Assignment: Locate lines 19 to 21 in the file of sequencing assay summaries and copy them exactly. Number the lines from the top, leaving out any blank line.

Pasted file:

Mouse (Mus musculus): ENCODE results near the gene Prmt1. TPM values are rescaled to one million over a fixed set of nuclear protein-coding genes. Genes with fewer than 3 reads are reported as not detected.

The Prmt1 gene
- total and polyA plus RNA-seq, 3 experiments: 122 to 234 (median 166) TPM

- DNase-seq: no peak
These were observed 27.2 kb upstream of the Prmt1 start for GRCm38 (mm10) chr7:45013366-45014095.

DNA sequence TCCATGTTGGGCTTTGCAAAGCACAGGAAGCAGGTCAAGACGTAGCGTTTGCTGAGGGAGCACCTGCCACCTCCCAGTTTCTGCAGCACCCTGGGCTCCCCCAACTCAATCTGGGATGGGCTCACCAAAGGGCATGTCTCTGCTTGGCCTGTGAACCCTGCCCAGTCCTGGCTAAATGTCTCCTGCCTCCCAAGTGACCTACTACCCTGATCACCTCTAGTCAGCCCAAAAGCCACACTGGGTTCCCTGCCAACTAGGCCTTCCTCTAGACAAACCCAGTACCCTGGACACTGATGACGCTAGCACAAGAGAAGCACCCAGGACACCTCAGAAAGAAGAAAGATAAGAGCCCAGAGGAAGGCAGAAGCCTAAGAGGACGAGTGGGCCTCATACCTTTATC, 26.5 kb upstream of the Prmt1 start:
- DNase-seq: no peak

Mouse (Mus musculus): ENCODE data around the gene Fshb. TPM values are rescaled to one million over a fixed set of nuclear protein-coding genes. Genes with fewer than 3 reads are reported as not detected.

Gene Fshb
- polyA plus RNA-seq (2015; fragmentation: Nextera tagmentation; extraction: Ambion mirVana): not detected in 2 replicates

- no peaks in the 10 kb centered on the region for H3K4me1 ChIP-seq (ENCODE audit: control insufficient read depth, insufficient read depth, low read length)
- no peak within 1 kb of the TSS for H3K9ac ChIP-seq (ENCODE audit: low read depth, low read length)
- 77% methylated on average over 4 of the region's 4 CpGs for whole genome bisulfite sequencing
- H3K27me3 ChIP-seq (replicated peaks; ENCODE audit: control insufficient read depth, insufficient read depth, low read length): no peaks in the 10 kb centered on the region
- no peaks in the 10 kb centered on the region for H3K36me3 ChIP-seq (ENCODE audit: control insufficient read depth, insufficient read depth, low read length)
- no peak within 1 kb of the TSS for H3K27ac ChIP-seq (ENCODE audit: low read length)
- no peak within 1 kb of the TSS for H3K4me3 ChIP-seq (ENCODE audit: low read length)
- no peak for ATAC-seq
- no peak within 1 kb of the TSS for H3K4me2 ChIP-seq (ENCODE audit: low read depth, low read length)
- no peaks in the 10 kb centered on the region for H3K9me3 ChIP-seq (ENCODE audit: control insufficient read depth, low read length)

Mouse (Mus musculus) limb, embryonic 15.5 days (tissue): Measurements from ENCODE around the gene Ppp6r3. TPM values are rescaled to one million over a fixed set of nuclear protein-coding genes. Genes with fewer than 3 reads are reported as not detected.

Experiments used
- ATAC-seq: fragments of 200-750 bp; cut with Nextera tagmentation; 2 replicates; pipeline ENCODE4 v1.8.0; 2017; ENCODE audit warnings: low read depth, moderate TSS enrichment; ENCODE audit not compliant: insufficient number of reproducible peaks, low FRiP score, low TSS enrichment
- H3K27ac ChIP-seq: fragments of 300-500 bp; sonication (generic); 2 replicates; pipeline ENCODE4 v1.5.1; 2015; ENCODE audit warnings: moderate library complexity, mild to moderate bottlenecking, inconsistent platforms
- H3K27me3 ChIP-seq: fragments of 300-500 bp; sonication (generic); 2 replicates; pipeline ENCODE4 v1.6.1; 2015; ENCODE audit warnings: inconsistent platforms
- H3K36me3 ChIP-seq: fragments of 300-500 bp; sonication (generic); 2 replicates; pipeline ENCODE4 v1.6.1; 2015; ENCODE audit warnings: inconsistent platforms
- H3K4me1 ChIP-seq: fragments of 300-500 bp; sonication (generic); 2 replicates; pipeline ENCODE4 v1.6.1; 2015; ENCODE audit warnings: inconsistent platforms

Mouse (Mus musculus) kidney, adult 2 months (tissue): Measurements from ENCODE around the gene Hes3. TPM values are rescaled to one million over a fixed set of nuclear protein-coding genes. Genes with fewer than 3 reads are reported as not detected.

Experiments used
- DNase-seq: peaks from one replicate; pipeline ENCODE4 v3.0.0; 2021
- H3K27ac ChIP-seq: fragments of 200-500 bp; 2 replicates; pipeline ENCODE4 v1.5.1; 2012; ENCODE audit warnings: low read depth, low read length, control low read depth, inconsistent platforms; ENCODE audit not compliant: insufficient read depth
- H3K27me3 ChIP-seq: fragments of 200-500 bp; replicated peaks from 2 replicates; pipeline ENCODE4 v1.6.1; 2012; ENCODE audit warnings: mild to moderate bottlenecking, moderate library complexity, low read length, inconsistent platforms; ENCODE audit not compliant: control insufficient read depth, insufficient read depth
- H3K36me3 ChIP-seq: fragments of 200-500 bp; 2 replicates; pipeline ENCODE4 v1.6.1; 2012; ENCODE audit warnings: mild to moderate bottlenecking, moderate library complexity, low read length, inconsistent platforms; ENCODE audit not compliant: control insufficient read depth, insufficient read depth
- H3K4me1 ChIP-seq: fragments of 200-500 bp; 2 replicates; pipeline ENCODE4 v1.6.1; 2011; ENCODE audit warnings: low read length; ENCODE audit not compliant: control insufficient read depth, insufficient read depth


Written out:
- no peak within 1 kb of the TSS for H3K4me2 ChIP-seq (ENCODE audit: low read depth, low read length)
- no peaks in the 10 kb centered on the region for H3K9me3 ChIP-seq (ENCODE audit: control insufficient read depth, low read length)

Mouse (Mus musculus) limb, embryonic 15.5 days (tissue): Measurements from ENCODE around the gene Ppp6r3. TPM values are rescaled to one million over a fixed set of nuclear protein-coding genes. Genes with fewer than 3 reads are reported as not detected.